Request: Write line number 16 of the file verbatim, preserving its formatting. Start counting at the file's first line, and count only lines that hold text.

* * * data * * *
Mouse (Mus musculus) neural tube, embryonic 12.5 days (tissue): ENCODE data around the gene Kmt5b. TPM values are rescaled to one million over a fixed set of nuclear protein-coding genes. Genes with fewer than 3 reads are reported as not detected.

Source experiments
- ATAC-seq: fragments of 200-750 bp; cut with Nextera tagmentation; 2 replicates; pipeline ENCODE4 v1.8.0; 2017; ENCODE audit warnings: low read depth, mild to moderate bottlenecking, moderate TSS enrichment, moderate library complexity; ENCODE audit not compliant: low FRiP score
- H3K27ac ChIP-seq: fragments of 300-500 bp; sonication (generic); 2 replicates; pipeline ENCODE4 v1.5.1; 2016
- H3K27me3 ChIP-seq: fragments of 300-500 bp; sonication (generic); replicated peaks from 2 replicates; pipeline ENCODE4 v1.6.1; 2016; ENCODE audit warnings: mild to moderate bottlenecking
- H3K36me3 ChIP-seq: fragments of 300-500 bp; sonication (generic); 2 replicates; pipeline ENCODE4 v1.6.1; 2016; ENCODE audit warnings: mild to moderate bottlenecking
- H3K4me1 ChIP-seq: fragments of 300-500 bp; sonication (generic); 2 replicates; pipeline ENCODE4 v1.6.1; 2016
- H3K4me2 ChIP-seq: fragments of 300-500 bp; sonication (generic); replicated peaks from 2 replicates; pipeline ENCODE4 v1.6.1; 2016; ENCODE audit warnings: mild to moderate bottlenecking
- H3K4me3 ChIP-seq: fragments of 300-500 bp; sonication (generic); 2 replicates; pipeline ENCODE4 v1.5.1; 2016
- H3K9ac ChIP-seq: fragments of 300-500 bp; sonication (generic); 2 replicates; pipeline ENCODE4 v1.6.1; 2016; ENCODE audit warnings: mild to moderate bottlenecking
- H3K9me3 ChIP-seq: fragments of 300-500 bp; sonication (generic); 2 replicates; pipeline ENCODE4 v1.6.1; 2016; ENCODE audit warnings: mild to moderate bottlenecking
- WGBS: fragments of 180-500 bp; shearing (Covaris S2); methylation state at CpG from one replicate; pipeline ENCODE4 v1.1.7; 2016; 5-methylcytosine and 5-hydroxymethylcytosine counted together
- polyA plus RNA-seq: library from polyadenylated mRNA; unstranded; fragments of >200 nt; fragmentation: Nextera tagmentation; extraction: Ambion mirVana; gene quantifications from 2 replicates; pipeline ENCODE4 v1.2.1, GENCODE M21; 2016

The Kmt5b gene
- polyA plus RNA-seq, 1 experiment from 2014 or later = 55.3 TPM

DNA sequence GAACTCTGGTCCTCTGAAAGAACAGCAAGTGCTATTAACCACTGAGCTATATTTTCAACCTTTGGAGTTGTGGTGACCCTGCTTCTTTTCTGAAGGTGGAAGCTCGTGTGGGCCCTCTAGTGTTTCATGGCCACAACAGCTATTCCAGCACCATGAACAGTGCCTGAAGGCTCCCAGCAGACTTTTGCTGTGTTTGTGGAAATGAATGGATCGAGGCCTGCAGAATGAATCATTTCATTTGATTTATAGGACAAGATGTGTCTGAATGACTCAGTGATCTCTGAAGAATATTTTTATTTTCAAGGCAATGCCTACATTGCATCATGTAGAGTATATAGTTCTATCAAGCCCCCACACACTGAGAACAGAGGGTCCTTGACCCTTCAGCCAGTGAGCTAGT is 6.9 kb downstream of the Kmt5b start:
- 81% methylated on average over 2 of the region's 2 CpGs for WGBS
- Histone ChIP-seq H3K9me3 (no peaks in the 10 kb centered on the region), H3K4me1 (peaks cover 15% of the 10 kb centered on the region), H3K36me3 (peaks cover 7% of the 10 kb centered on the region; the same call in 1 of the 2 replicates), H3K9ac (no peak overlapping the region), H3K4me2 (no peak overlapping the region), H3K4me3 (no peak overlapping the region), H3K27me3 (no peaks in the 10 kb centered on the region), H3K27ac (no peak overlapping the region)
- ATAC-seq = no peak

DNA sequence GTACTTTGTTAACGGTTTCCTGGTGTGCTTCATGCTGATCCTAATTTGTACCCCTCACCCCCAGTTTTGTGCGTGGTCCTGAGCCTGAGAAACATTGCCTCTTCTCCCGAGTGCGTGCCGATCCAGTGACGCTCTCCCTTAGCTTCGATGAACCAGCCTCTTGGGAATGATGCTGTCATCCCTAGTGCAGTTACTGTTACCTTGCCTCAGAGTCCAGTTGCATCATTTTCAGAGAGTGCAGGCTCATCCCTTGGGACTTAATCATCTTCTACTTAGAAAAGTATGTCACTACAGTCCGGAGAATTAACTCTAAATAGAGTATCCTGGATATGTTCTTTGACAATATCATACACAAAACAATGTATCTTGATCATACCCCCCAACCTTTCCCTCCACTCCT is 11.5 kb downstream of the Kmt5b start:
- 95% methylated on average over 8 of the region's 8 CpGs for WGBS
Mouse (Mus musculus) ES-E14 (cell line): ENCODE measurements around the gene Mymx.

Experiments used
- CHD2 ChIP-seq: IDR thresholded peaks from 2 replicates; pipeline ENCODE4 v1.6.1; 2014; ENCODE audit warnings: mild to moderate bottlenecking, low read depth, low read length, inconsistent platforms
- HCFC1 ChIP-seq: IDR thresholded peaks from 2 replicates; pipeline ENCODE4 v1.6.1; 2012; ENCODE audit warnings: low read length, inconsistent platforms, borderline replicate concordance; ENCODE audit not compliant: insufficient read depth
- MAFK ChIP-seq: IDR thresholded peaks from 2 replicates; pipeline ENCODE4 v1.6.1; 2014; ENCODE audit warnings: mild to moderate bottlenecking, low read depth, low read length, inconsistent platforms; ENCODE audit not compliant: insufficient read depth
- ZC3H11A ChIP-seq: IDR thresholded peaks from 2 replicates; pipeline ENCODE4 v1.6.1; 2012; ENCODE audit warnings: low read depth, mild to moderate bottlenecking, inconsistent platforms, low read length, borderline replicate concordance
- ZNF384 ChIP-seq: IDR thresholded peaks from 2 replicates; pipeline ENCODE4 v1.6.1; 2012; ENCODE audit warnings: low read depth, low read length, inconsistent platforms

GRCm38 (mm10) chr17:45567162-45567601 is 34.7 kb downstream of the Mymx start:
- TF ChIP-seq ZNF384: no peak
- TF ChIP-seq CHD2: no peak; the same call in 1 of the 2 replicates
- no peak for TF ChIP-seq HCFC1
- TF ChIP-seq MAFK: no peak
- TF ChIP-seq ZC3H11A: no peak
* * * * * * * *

DNA sequence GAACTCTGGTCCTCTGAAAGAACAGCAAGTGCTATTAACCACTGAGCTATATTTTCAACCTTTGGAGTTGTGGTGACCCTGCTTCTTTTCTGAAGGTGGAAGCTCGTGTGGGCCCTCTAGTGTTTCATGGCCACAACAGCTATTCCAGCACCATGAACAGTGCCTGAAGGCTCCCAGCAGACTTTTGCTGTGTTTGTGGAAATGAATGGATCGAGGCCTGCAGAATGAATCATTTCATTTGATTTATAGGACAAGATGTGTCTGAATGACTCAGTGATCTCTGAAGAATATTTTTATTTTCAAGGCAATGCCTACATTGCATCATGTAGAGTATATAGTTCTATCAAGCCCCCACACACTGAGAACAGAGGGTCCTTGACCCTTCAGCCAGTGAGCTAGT is 6.9 kb downstream of the Kmt5b start: